Some compare these dense layers of green set off by brilliantly colored flowers—a vision doubled by the jungle's reflection in mirror-smooth canals—to the Amazon. That might be stretching it, but there's still an Indiana Jones mystique to the journey up here, especially when you get off the main canals and into the narrower lagoons. The region remains one of those Costa Rican anomalies: roadless and remote, it's nevertheless one of the country's most visited places. The tourism seasons here are defined not by the rains or lack thereof (it's wet most of the year) but by the months of prime turtle hatching.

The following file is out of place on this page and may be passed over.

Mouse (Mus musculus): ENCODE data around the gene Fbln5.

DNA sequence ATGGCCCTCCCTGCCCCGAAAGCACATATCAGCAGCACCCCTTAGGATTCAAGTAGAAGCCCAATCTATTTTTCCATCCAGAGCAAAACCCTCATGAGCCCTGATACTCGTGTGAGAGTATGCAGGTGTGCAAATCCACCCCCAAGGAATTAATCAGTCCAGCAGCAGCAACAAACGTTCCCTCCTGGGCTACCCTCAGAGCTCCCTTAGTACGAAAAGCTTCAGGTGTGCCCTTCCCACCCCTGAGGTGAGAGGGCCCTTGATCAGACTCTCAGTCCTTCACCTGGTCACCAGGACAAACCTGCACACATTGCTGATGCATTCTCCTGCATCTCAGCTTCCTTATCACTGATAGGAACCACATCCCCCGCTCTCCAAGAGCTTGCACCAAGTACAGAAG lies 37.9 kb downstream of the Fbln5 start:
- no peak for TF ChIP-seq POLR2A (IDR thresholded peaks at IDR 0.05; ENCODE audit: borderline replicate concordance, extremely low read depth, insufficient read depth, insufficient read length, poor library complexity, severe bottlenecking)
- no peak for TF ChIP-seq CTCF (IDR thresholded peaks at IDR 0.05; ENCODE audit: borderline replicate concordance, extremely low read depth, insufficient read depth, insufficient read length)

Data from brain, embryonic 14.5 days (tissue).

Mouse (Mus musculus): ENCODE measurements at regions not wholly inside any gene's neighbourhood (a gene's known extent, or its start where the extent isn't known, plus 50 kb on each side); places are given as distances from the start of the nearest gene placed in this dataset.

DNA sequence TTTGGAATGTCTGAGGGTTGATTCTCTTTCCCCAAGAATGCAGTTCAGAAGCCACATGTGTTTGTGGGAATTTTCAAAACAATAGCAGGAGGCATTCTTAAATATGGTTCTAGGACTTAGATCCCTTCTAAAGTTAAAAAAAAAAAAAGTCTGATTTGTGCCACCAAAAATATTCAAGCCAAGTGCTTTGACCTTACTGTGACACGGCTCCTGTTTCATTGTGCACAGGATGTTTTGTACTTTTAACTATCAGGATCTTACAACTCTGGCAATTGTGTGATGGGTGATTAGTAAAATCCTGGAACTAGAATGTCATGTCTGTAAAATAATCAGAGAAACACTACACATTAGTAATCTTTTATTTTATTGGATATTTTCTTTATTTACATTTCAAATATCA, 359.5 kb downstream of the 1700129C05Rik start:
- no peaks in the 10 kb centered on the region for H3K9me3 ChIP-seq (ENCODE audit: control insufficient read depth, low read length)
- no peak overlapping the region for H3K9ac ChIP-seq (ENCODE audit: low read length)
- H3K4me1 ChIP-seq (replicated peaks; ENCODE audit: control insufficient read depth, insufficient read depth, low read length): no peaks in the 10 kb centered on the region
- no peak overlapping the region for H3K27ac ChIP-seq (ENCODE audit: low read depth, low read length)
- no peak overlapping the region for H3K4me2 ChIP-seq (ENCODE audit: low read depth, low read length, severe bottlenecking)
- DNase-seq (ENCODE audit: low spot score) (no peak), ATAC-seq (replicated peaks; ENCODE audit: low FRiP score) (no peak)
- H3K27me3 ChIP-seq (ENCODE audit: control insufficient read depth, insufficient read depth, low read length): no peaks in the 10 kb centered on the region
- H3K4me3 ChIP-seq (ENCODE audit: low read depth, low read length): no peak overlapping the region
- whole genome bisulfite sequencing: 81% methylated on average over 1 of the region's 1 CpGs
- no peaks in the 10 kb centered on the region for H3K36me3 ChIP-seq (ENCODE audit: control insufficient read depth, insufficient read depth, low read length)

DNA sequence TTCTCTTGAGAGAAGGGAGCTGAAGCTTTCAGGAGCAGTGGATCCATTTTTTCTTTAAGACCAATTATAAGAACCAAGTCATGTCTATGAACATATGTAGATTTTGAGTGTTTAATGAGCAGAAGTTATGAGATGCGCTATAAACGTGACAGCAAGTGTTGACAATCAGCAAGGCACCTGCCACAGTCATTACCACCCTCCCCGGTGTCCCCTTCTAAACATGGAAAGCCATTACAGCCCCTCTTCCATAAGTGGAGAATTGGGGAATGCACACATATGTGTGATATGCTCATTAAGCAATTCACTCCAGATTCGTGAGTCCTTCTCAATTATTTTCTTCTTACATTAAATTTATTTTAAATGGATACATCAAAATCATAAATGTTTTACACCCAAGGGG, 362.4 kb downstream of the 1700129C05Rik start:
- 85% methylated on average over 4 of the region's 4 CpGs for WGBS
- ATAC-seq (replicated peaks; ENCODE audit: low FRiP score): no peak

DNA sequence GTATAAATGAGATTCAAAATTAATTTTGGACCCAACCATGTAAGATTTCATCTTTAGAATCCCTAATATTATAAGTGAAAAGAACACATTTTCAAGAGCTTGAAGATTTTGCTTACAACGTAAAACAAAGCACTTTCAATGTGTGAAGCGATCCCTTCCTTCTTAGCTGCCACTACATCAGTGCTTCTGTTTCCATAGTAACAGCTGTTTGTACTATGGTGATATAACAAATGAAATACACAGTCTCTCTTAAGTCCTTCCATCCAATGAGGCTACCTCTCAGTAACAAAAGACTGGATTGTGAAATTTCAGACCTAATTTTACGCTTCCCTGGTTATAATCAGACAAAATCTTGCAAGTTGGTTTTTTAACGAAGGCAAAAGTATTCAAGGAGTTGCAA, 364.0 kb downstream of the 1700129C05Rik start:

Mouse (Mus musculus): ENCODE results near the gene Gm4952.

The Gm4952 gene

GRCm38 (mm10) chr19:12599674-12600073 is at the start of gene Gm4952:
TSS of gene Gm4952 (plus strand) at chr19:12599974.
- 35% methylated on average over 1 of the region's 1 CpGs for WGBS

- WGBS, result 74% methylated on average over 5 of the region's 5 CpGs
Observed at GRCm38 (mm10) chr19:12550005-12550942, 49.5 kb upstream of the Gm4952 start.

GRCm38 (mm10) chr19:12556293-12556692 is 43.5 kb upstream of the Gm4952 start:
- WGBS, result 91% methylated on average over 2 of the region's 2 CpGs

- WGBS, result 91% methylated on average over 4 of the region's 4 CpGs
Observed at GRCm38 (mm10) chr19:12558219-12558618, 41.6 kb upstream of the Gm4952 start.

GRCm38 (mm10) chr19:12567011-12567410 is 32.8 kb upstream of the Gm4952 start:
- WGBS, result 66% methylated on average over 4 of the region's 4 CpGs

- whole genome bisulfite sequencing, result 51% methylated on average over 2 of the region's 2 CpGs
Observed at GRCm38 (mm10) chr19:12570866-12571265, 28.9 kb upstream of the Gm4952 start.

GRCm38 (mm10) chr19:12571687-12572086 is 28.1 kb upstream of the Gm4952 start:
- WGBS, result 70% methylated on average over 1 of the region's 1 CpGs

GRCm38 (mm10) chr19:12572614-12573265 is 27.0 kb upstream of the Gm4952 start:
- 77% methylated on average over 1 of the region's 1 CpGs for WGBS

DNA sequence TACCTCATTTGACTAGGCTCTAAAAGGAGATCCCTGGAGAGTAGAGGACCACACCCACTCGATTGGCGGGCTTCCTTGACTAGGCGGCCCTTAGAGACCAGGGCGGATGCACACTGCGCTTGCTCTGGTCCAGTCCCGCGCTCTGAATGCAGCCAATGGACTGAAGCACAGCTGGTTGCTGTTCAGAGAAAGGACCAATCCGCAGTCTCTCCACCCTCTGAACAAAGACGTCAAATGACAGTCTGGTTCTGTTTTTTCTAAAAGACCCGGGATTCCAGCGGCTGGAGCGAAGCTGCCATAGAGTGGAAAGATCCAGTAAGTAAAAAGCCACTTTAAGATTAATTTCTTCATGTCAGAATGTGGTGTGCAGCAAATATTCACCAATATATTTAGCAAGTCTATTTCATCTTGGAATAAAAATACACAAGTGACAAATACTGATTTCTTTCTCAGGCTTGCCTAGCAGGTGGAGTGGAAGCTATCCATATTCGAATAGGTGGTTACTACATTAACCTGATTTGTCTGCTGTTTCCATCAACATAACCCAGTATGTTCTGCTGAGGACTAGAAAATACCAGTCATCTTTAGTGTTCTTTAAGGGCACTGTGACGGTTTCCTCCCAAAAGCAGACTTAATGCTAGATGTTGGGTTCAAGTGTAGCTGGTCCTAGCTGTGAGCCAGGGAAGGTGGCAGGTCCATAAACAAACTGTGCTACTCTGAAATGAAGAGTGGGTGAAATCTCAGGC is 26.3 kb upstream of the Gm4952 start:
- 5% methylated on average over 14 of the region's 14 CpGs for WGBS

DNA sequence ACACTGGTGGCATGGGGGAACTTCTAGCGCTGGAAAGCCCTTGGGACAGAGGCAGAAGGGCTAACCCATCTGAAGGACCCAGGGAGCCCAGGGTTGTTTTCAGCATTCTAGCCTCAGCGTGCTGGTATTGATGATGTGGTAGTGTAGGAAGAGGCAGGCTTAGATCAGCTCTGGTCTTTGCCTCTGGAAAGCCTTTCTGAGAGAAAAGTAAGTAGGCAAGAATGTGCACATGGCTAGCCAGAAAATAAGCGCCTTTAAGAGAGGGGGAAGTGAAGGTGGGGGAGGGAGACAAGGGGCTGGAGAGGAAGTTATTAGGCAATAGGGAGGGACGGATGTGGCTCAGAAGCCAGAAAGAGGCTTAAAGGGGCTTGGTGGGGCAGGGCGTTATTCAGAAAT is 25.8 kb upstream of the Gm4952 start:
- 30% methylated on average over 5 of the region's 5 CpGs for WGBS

In 1970 a system of canals running parallel to the shoreline was constructed to provide safer access to the region than the dangerous journey up the seacoast. You can continue up the canals, natural and man-made, that begin in Moín, near Limón, and run all the way to Tortuguero. Or you can embark at various points north of Guápiles and Siquirres, as do public transportation and most of the package tours. (The lodges' minivans bring you from San José to the put-in point, where you continue your journey by boat.)
Tortuguero at a Glance
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